Sen. Chris Murphy (D-Conn.), also on the trip, was more skeptical of lending U.S. military might to Ukranian troops. “There is no military solution, there’s only political solution,” he said. “Given the pitiful state of readiness within the Ukrainian military, I think it’s important to be careful about approving these requests.” [The Hill]
THE UN Security Council vote on Saturday was predictable, with 13 nations voting against the referendum in Crimea, China abstaining, and Russia using its veto. Senators inside the Ukraine weighed in, as the vote in Crimea most certainly will be in Putin’s favor.
In Moscow, 50,000 reportedly rallied against Crimea intervention.
Congress is getting nowhere on aid to Ukraine, even as the situation becomes more and more tense.
Senators Durbin, a strong Obama ally, and John McCain, echoed what Atlantic Council’s Ian Brzezinski said on “Morning Joe.” That a military component must be part of Obama’s strategy, because that’s all Putin understands.
The American public is against getting involved in Ukraine, two to one, according to a Pew Research poll just last week.
Unnamed Ukraine officials have informed the Associated Press that Russian forces have reportedly moved beyond Crimea ahead of the referendum.
Russian forces backed by helicopter gunships and armored vehicles Saturday took control of a village near the border with Crimea on the eve of a referendum on whether the region should seek annexation by Moscow, Ukrainian officials said.
… In a statement, the Foreign Ministry denounced the foray outside Crimea, and said Ukraine “reserves the right to use all necessary measures to stop the military invasion by Russia.”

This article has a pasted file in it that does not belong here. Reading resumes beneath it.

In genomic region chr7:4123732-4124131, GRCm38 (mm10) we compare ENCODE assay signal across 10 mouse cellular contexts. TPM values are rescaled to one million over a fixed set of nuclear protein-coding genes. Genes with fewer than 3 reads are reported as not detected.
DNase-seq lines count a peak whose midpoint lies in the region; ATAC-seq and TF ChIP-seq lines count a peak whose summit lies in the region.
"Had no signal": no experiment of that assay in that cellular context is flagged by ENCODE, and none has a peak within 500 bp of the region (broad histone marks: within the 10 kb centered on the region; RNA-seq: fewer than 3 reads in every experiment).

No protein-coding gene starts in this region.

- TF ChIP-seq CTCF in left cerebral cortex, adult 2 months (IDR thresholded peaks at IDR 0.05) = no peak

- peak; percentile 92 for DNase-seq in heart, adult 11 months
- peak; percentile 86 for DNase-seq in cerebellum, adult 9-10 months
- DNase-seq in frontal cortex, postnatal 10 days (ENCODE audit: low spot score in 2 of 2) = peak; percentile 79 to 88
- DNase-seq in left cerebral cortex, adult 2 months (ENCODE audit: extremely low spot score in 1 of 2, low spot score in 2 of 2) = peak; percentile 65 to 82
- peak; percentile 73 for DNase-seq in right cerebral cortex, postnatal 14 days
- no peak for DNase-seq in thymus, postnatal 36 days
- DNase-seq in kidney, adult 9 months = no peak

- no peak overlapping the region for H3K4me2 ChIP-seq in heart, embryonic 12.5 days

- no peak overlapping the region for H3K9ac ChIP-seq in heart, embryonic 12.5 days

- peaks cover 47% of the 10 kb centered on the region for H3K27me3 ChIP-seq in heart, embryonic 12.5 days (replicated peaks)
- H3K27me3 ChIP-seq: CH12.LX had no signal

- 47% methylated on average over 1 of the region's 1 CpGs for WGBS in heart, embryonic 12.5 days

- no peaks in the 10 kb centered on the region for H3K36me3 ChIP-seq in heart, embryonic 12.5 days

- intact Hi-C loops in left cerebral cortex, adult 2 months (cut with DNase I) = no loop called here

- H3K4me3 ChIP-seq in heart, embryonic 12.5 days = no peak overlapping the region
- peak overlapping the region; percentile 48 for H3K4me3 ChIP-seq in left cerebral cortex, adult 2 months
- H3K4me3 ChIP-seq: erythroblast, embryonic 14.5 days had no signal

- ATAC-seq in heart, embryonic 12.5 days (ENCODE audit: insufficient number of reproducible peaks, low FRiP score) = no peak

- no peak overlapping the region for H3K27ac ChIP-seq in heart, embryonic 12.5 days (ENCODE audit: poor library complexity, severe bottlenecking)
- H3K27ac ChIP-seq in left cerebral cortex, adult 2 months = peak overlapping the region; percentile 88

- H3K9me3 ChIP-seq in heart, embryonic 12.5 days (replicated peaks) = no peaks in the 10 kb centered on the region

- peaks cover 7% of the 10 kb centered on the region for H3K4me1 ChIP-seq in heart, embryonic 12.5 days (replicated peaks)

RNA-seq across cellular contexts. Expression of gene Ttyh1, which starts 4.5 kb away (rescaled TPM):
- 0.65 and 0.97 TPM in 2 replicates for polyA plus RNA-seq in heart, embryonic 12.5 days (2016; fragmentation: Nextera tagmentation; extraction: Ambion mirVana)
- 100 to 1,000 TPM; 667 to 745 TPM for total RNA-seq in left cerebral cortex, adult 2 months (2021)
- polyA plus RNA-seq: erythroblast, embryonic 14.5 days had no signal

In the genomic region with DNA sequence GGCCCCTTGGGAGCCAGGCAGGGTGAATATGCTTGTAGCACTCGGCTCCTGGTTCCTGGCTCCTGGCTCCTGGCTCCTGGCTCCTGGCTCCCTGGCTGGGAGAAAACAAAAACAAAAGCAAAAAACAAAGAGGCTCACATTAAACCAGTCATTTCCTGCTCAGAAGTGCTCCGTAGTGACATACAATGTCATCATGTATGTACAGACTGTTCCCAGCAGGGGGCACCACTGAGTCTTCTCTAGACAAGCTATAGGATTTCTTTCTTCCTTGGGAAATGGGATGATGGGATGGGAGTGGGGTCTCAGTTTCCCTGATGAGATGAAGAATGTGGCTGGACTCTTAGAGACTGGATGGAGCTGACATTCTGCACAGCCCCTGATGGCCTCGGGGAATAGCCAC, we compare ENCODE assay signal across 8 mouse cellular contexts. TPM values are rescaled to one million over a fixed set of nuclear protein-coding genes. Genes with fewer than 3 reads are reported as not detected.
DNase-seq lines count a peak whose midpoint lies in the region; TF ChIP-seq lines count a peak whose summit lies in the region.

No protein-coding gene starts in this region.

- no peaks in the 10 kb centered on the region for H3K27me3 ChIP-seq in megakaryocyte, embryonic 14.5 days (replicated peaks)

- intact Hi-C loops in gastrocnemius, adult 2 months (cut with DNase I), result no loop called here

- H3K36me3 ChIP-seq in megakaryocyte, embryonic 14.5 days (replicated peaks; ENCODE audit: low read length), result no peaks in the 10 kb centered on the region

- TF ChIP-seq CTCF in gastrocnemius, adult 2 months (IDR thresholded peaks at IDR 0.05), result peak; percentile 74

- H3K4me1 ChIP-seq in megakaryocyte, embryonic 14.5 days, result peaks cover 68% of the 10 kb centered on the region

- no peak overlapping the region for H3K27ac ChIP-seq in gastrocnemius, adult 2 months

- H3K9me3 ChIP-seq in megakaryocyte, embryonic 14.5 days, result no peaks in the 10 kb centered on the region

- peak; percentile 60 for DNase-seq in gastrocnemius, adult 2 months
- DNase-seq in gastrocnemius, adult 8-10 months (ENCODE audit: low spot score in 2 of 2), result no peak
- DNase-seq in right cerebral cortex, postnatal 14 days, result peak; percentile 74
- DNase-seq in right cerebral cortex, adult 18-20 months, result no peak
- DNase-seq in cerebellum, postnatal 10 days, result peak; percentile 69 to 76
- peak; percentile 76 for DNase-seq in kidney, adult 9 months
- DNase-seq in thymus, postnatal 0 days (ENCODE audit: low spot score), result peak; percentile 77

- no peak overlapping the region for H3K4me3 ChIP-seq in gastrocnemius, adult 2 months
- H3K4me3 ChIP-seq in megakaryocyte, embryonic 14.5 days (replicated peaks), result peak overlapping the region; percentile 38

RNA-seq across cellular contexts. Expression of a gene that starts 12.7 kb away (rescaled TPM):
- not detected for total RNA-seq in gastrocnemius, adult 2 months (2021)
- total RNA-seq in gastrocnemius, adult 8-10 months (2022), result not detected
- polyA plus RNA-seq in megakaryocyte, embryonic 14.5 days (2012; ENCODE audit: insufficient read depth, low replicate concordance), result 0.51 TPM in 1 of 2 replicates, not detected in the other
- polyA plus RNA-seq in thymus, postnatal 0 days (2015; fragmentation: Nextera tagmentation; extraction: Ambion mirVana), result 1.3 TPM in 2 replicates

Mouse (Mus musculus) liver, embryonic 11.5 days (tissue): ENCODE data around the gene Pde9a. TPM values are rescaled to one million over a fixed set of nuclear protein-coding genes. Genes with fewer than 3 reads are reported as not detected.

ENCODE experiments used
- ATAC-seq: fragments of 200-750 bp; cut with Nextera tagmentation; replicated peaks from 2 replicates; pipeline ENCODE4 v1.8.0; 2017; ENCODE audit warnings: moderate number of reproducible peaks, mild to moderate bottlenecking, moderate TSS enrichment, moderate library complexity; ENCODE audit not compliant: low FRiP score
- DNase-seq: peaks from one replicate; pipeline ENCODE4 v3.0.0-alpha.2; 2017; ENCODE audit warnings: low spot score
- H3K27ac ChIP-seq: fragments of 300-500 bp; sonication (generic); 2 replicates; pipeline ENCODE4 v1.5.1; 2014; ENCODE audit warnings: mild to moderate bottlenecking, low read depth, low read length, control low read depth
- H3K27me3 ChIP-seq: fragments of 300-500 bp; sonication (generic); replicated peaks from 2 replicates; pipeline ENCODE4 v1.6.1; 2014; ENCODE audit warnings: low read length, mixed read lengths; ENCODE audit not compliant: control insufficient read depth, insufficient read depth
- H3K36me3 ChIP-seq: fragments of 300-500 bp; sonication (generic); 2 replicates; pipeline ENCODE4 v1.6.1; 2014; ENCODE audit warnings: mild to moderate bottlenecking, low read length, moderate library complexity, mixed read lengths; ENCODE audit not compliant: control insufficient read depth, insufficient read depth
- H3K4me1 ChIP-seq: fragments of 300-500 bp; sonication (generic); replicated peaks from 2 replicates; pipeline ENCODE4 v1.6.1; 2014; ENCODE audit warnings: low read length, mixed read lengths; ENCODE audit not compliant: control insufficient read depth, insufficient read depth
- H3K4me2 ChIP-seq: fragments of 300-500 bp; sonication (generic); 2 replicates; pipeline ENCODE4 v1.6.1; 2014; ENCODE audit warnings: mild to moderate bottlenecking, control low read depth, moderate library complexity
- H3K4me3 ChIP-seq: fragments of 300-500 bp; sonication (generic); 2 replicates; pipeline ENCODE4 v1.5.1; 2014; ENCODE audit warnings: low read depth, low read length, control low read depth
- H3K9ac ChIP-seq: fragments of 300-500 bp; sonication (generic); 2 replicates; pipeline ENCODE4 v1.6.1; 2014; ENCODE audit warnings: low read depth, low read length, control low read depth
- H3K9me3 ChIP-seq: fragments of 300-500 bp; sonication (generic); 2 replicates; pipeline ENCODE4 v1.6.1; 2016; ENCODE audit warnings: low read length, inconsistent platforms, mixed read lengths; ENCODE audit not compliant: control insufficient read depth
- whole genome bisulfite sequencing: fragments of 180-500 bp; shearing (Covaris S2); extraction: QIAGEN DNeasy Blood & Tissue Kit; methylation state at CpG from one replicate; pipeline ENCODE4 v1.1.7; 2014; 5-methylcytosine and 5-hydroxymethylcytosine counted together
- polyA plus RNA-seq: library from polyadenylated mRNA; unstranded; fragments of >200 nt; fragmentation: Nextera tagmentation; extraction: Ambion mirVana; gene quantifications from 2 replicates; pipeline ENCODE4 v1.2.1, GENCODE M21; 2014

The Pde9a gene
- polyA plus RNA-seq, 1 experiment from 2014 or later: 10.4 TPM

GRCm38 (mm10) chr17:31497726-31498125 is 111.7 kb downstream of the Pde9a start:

The village is on a long spit reaching northward from the main part of the Black Sea peninsula, about 10 kilometers (six miles) north of the border between Crimea and the Kherson region.
On Sunday, Jay Carney released a statement.
Statement by the Press Secretary on Ukraine:
The United States welcomes the agreement signed today between Ukrainian President Yanukovych and Opposition leaders. The agreement, facilitated by Foreign Ministers Fabius, Sikorski, and Steinmeier and witnessed by Russia, is consistent with what we have advocated in calling for a de-escalation of the violence, constitutional change, a coalition government, and early elections. We support the efforts of all those who negotiated this agreement, commend the courageous opposition leaders who recognized the need for compromise, and offer the support of the United States in its implementation. Now, the focus must be on concrete action to implement this agreement, which we will be monitoring closely.
In this regard, we call for immediate implementation of the initial steps — an end to the violence, amnesty and security normalization, and passage of the constitutional package in the Rada — to provide space for the negotiations to begin on formation of a technocratic coalition government. Respect for the right of peaceful protest ““- including on the Maidan ““- is essential. As we have said, there must be accountability for those responsible for the violence and the casualties that have resulted since the crisis began, and we remain prepared to impose additional sanctions as necessary. The United States stands with the Ukrainian people as they work to restore peace, security, and human dignity across the country and determine the future course of their nation.